The past week has been difficult at Camp LeJeune. We lost a sailor, a hospital corpsman who died by his own hand last Monday. He was a veteran of Afghanistan and his death came as a surprise to his friends, family and shipmates. Today we conducted his memorial service. It was a full house. His family travelled to be here and his friends, those that served with him while he was assigned to the Marines as well as his current shipmates were there in abundance.

It was a time to grieve. The young man was beloved by his friends, respected and cared for. However something that none of us will ever know or understand overwhelmed him. It may have been the trauma of war, maybe something else, but he maintained a facade that kept his friends, family and shipmates away from whatever despair drove him to take his life.

It was a time for all of us to grieve. It was as William Shakespeare wrote in McBeth a time to “Give sorrow words; the grief that does not speak knits up the o’er wrought heart and bids it break.”

But even as we grieved the news filtered to the base that 7 Marines assigned to the Second Marine Division were killed, and a number of others injured when a mishap occurred where they were training in Nevada. Evidently either a mortar round either exploded in the tube or as it was being handled during a live fire exercise. They join the thousands of men and women who have died or been wounded in preparation for, the conduct of or the aftermath of their service in Iraq or Afghanistan. The death of each one leaves a void in the heart of a loved one, friend or shipmate.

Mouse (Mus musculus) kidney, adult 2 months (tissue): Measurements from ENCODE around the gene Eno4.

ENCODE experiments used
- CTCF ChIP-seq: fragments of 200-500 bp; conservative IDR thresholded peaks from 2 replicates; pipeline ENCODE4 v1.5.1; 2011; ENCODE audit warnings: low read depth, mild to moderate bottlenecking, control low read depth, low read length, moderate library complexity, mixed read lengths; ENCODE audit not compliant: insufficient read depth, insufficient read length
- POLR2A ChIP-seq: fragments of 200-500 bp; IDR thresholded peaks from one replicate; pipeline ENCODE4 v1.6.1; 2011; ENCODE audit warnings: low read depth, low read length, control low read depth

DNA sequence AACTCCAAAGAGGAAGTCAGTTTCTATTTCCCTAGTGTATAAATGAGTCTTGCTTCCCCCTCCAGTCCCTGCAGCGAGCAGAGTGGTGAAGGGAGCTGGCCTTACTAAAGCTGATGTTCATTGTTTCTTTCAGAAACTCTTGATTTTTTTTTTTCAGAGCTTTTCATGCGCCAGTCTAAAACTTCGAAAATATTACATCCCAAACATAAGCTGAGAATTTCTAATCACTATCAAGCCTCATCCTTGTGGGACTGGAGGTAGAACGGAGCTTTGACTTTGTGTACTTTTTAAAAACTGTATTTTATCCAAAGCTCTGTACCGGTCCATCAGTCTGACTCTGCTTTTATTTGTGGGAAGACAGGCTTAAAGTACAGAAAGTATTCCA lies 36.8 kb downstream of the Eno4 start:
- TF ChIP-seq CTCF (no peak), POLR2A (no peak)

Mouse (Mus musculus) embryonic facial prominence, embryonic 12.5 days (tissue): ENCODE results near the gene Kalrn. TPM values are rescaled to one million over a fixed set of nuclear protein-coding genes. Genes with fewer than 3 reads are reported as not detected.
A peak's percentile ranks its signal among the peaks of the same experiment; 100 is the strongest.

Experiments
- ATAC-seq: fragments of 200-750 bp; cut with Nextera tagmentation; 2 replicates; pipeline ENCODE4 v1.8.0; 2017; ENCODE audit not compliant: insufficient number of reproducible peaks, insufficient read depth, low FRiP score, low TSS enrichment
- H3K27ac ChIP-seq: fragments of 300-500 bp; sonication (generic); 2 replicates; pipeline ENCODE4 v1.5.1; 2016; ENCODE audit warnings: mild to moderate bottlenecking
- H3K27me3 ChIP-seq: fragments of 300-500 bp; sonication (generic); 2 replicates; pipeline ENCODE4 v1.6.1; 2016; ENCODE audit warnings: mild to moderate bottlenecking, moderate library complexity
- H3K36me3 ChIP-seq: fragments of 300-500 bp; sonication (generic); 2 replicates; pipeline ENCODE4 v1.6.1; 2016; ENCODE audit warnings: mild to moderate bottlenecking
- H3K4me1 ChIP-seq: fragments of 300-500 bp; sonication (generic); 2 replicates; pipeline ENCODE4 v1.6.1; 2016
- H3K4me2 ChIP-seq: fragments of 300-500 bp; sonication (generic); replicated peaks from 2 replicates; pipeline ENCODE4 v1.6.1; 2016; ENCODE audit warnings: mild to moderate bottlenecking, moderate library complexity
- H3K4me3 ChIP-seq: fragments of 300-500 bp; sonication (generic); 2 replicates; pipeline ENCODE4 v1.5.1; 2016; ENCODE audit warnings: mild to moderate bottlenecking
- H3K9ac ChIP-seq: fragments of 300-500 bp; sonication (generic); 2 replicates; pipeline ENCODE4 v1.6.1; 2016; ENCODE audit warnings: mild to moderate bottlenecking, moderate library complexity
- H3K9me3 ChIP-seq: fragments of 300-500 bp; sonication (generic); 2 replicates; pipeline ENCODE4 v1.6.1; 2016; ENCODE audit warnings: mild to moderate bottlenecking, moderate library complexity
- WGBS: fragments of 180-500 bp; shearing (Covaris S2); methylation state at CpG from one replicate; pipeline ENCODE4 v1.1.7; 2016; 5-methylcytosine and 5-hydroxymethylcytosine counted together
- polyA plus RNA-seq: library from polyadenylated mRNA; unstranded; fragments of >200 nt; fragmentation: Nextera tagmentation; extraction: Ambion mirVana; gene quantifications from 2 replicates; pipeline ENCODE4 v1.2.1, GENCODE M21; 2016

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Staff Sergeant Ergin Osman KIA Afghanistan

I have lost friends and shipmates in all phases of both wars and their aftermath. Some have died in combat, others while supporting combat operations of natural causes or accidents, some have committed suicide, including a Priest and Chaplain who served in both Vietnam and Iraq. Still countless others endure injuries or illnesses that will eventually kill them.

Likewise there are far too many more who have sustained terrible injuries to their minds, bodies and spirits that time will never heal. The young men and women that I see every day, those with the physical wounds of war and those with the unseen but sometimes even more disabling injuries such as PTSD, Traumatic Brain Injury or Moral Injury remain in the fight, sometimes with the sole mission of recover or remaining alive.

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Ten years after the war in Iraq began and twelve and a half years after 9-11 and the invasion of Afghanistan the costs continue to build in lives and treasure. In Iraq almost 4500 American and over 300 other coalition casualties, more than 500 contractors and nearly 10,000 Iraqi Soldiers and Police and countless thousands of Iraqi civilians have died. US wounded alone number almost 35,000 in Iraq. In Afghanistan there are over 2100 US dead and about 1100 NATO and Coalition dead, hundreds of contractors, and thousands of Afghans with over 17,000 more American military wounded. Every day nearly 20 veterans take their lives while thousands of others struggle with physical, psychological and spiritual wounds of war, wounds that don’t heal even as they find that they no longer fit in the country that went shopping when they went to war. The costs of both wars now are building into trillions of dollars, costs that will continue to grow even after the wars wind down.